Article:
The Torah uses its words sparingly. Many key laws -- such as the details of what is forbidden on Shabbat , the description of tefillin , how to slaughter animals, and how to distribute charity are only hinted at or not even mentioned at all. We must rely on the oral law, which together with the written text of the Chumash was received by Moshe on Shavuot . Yet strangely enough the Torah devotes 89 verses to describing the gifts that the leaders (princes) of each tribe brought to the newly dedicated mishkan. Moreover each leader brought exactly the same gift and still the Torah enumerates each individual gift, repeating the same paragraph 12 times. Is it really necessary to record it an additional eleven times?
The Torah is teaching us a very important lesson regarding building a community that is based on service to G-d. Each person is important as a unique individual, not just a cog in the collective machine. Every gift is important and is worthy of mention in the Torah . Yet each individual ought to have as his or her intent to do what is best for the community. This means doing mitzvot not for personal honour or glory but rather to fulfil the will of G-d. The princes did not try to outdo each other with bigger and better gifts but were content to share the credit in building the mishkan . A bigger gift may have received more recognition on a personal level but would tend to dissolve the feeling of unity, which had developed among the 12 equal tribes.
Religious one-upmanship is to often manifest in our generation. Religious practice is at times dictated not by a sincere desire to carry out G-d's will but by currying to or worrying about the reaction of our neighbours. In order to prove our piety, we look for new and often stricter interpretations of Jewish law. The more we can distinguish ourselves from our less observant brethren, the more our religiosity stands out. Instead of the religious unity displayed by the leaders in the desert, we have a fragmented community in which, for many, unity is not even a goal.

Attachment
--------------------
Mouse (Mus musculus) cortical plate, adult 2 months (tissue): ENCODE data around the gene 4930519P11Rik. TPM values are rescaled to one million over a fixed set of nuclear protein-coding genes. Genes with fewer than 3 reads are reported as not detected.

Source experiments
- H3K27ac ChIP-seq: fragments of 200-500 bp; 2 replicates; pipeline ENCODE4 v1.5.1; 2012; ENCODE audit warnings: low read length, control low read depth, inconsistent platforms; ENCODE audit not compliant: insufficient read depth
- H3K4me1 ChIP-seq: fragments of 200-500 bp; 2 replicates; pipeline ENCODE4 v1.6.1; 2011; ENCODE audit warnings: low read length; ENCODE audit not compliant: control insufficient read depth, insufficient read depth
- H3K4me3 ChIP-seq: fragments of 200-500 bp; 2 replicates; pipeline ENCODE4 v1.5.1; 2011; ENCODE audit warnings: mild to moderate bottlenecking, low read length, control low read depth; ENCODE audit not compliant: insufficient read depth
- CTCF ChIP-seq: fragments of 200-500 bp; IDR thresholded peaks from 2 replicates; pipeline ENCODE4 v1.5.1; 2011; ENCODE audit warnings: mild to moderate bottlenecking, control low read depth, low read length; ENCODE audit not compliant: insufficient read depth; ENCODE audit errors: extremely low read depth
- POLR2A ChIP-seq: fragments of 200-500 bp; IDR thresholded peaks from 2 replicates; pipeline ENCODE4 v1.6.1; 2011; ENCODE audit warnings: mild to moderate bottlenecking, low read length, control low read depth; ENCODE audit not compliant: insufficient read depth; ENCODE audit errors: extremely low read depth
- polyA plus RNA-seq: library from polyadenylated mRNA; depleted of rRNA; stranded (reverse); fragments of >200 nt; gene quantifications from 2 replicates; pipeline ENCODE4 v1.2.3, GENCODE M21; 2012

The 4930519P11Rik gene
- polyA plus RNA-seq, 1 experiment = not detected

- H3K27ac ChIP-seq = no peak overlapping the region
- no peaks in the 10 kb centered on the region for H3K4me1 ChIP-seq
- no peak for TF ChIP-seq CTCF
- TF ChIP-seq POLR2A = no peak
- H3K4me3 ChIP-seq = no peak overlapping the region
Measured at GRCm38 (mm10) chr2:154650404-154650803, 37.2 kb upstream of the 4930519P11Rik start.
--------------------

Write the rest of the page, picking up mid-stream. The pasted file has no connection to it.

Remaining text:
The Rabbis in the Talmud were wary of newfound religious stringency. They declared that once a practice has been established, a later generation is not to question its religious legitimacy. Therefore the Talmud disallows a certain stringency in the laws of Gittin (divorce) -- even though an improperly executed Get renders any subsequent marriage adulterous and any children illegitimate -- as that would imply that previous Gittin were invalid. The mere implication of irregularities of the prior generations did not allow the stringency to gain Rabbinic approval. Similarly the Terumat Hadeshen , writing in the 14th century in Germany, would not even listen to arguments that a long-standing Eiruv was invalid. Since it was built with the approval of the Rabbis of the previous generations, questioning its validity would represent an unwarranted attack on the authority of prior generations. Not to use such an Eiruv would declare that in your eyes the Jews of previous generations were violators of Shabbat , a view that can't be countenanced.
There is no doubt that our generation continues to see increased meticulousness and stringency in the application of Jewish law, as compared with the previous generation. The access to a solid Jewish education that was not available to many of our parents and grandparents has enabled us to more fully apply Halacha to our lives. There was laxity in the observance of many mitzvot , but often it was due to simple ignorance. The increased observance in these areas of laxity is therefore something to be proud of, reflecting the maturity of Jewish life on these shores.
On the other hand, some of the practices that were sanctioned by the great Rabbis of the previous generations have also come under attack. Instead of reflecting greater piety this may show a religious insecurity and ignorance for the sacredness of established practice. As we strive to fully implement Torah values in our lives we must find the proper balance between the past and the present. Shabbat Shalom!